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NYS Department of Labor Issues Guidance on Adult Use Cannabis and the Workplace

Hodgson Russ Labor & Employment Alert
October 26, 2021

As we previously reported, the New York Marihuana Regulation and Taxation Act (“MRTA”) amended Section 201-d of the New York Labor Law (“Section 201-d”) to create new employment protections for users of cannabis. Specifically, Section 201-d prohibits discrimination based on, among other things, an individual’s “legal use of consumable products” or “legal recreational activities,” both of which now include “use of cannabis in accordance with state law,” so long as such use occurs “outside work hours, off of the employer’s premises, and without use of the employer’s equipment or other property.” However, the MRTA added three express exceptions related to cannabis use, allowing employers to take action where:

  • “[T]he employer’s actions are required by state or federal statute, regulation, ordinance, or other state or federal governmental mandate”;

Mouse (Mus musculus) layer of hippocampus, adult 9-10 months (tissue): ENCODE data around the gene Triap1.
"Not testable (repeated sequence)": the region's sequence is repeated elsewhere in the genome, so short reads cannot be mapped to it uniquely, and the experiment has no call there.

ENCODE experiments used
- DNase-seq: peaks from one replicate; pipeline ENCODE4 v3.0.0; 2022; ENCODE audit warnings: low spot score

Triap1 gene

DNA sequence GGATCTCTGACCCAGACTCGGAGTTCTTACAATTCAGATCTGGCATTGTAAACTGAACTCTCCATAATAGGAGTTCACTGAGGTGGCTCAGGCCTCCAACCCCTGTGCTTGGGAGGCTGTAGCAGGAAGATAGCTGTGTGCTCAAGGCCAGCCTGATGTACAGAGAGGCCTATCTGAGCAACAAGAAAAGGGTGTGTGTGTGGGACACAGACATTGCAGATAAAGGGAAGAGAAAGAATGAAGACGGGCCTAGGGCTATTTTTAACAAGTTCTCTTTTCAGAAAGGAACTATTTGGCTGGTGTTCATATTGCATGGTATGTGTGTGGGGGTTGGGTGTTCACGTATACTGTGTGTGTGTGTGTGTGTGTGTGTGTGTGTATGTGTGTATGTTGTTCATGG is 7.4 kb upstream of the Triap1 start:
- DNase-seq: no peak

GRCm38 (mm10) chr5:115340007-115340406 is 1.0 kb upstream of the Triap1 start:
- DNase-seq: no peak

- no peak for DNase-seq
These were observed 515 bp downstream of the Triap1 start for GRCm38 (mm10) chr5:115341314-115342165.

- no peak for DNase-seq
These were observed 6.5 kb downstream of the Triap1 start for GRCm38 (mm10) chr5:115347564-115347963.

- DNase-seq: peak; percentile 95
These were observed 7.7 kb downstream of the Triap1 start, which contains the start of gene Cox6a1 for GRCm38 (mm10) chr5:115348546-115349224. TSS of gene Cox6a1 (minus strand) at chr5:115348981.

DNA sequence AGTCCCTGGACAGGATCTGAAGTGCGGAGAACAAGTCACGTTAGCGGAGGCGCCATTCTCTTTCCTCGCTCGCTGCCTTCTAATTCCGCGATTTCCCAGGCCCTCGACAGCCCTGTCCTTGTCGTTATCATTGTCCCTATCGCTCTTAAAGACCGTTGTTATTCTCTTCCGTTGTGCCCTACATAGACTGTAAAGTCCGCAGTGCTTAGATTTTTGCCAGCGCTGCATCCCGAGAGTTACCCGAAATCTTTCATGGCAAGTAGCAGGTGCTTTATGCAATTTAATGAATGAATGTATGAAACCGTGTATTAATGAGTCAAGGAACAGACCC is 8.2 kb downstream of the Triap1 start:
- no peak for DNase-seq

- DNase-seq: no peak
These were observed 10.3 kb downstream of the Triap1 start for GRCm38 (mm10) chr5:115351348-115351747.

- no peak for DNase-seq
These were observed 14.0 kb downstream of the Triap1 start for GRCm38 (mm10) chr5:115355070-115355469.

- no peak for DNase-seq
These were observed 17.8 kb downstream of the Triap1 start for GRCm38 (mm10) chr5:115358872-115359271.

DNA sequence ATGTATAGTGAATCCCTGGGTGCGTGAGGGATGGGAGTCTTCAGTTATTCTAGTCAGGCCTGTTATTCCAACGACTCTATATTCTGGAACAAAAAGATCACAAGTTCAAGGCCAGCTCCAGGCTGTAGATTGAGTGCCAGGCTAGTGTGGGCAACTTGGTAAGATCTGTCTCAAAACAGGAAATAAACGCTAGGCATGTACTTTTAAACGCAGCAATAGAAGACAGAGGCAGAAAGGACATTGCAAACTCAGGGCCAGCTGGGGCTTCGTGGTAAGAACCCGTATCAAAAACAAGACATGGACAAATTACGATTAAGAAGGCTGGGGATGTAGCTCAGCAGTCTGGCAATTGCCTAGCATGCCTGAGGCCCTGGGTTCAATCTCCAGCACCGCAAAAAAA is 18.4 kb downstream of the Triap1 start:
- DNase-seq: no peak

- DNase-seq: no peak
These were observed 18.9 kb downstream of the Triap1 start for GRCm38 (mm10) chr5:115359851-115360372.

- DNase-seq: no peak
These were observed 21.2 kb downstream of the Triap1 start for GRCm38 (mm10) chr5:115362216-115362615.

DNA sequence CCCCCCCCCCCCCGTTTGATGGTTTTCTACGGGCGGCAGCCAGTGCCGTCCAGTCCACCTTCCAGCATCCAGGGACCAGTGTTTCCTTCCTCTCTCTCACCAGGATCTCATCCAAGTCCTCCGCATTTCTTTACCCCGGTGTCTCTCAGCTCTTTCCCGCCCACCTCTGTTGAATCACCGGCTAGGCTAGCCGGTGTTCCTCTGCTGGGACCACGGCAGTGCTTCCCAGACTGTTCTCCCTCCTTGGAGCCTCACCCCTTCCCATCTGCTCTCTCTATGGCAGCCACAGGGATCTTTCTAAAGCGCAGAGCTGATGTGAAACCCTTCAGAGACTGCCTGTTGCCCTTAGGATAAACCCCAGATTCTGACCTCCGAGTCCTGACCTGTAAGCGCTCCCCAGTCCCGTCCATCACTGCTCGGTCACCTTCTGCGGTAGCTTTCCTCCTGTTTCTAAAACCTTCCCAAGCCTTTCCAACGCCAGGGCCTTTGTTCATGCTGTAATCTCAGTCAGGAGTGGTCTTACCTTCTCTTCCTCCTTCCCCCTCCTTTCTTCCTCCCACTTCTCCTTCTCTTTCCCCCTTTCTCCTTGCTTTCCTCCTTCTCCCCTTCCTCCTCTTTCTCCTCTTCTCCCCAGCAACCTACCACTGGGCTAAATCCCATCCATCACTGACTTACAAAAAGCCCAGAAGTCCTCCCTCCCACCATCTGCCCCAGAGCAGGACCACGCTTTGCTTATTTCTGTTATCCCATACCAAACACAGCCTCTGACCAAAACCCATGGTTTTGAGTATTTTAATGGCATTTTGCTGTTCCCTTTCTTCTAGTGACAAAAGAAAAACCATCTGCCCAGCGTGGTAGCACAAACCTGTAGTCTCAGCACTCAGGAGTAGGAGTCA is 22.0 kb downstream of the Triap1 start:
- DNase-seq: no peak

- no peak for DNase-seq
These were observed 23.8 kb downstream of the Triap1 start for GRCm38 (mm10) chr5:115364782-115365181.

• Failure to act “would require such employer to… [violate] federal law or would result in the loss of a federal contract or federal funding”; or
  • “[T]he employee is impaired by the use of cannabis,” as defined by the statute.

The New York State Department of Labor (“NYSDOL”) recently issued guidance titled “Adult Use Cannabis and the Workplace.” The guidance, which is available here, addresses some of the key issues under the MRTA and provides helpful insight on NYSDOL’s interpretation of the amended Section 201-d. Key takeaways from the guidance are as follows:

Illegal use of cannabis and use of cannabis by out-of-state workers and non-employees are not protected

NYSDOL’s guidance makes clear that only an employee or applicant’s legal use of cannabis is protected by Section 201-d. Because the MRTA allows for use of cannabis only by individuals who are 21 or older, employers may take adverse action for cannabis use by an employee or applicant under 21 years of age.